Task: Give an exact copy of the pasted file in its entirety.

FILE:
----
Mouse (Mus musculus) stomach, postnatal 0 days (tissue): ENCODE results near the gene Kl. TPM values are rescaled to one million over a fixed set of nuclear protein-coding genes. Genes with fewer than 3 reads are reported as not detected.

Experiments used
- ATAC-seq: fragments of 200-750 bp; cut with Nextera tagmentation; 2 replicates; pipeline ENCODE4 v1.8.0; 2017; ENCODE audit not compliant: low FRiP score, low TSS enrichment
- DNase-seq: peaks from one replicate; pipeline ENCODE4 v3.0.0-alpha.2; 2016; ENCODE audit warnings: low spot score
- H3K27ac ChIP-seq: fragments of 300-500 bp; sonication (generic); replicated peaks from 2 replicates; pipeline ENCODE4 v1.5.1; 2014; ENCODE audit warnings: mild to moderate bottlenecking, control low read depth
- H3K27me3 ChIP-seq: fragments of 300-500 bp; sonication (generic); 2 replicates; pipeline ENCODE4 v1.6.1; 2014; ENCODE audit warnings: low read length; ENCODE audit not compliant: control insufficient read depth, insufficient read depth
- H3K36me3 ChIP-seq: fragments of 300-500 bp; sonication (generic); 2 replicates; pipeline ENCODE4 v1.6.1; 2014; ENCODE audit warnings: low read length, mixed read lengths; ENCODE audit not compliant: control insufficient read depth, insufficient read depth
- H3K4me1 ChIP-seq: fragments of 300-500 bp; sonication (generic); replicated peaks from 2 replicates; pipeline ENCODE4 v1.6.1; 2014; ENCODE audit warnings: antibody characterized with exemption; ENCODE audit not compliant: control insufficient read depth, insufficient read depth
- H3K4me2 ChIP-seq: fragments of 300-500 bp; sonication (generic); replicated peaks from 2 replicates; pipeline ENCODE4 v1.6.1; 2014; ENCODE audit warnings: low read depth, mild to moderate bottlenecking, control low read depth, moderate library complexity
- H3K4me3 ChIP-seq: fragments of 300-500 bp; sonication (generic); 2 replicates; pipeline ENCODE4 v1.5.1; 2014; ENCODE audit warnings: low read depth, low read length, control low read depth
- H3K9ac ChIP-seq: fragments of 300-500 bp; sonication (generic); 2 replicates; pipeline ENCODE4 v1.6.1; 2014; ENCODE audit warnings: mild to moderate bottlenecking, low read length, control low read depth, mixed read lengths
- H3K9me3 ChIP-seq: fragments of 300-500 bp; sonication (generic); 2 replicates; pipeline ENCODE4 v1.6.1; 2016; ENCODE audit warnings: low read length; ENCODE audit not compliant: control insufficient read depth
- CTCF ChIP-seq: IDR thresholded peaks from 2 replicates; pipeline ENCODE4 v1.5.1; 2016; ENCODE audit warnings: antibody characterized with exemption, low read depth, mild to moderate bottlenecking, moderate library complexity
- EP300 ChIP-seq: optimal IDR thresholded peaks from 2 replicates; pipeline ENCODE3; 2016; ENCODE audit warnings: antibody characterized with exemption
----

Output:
Mouse (Mus musculus) stomach, postnatal 0 days (tissue): ENCODE results near the gene Kl. TPM values are rescaled to one million over a fixed set of nuclear protein-coding genes. Genes with fewer than 3 reads are reported as not detected.

Experiments used
- ATAC-seq: fragments of 200-750 bp; cut with Nextera tagmentation; 2 replicates; pipeline ENCODE4 v1.8.0; 2017; ENCODE audit not compliant: low FRiP score, low TSS enrichment
- DNase-seq: peaks from one replicate; pipeline ENCODE4 v3.0.0-alpha.2; 2016; ENCODE audit warnings: low spot score
- H3K27ac ChIP-seq: fragments of 300-500 bp; sonication (generic); replicated peaks from 2 replicates; pipeline ENCODE4 v1.5.1; 2014; ENCODE audit warnings: mild to moderate bottlenecking, control low read depth
- H3K27me3 ChIP-seq: fragments of 300-500 bp; sonication (generic); 2 replicates; pipeline ENCODE4 v1.6.1; 2014; ENCODE audit warnings: low read length; ENCODE audit not compliant: control insufficient read depth, insufficient read depth
- H3K36me3 ChIP-seq: fragments of 300-500 bp; sonication (generic); 2 replicates; pipeline ENCODE4 v1.6.1; 2014; ENCODE audit warnings: low read length, mixed read lengths; ENCODE audit not compliant: control insufficient read depth, insufficient read depth
- H3K4me1 ChIP-seq: fragments of 300-500 bp; sonication (generic); replicated peaks from 2 replicates; pipeline ENCODE4 v1.6.1; 2014; ENCODE audit warnings: antibody characterized with exemption; ENCODE audit not compliant: control insufficient read depth, insufficient read depth
- H3K4me2 ChIP-seq: fragments of 300-500 bp; sonication (generic); replicated peaks from 2 replicates; pipeline ENCODE4 v1.6.1; 2014; ENCODE audit warnings: low read depth, mild to moderate bottlenecking, control low read depth, moderate library complexity
- H3K4me3 ChIP-seq: fragments of 300-500 bp; sonication (generic); 2 replicates; pipeline ENCODE4 v1.5.1; 2014; ENCODE audit warnings: low read depth, low read length, control low read depth
- H3K9ac ChIP-seq: fragments of 300-500 bp; sonication (generic); 2 replicates; pipeline ENCODE4 v1.6.1; 2014; ENCODE audit warnings: mild to moderate bottlenecking, low read length, control low read depth, mixed read lengths
- H3K9me3 ChIP-seq: fragments of 300-500 bp; sonication (generic); 2 replicates; pipeline ENCODE4 v1.6.1; 2016; ENCODE audit warnings: low read length; ENCODE audit not compliant: control insufficient read depth
- CTCF ChIP-seq: IDR thresholded peaks from 2 replicates; pipeline ENCODE4 v1.5.1; 2016; ENCODE audit warnings: antibody characterized with exemption, low read depth, mild to moderate bottlenecking, moderate library complexity
- EP300 ChIP-seq: optimal IDR thresholded peaks from 2 replicates; pipeline ENCODE3; 2016; ENCODE audit warnings: antibody characterized with exemption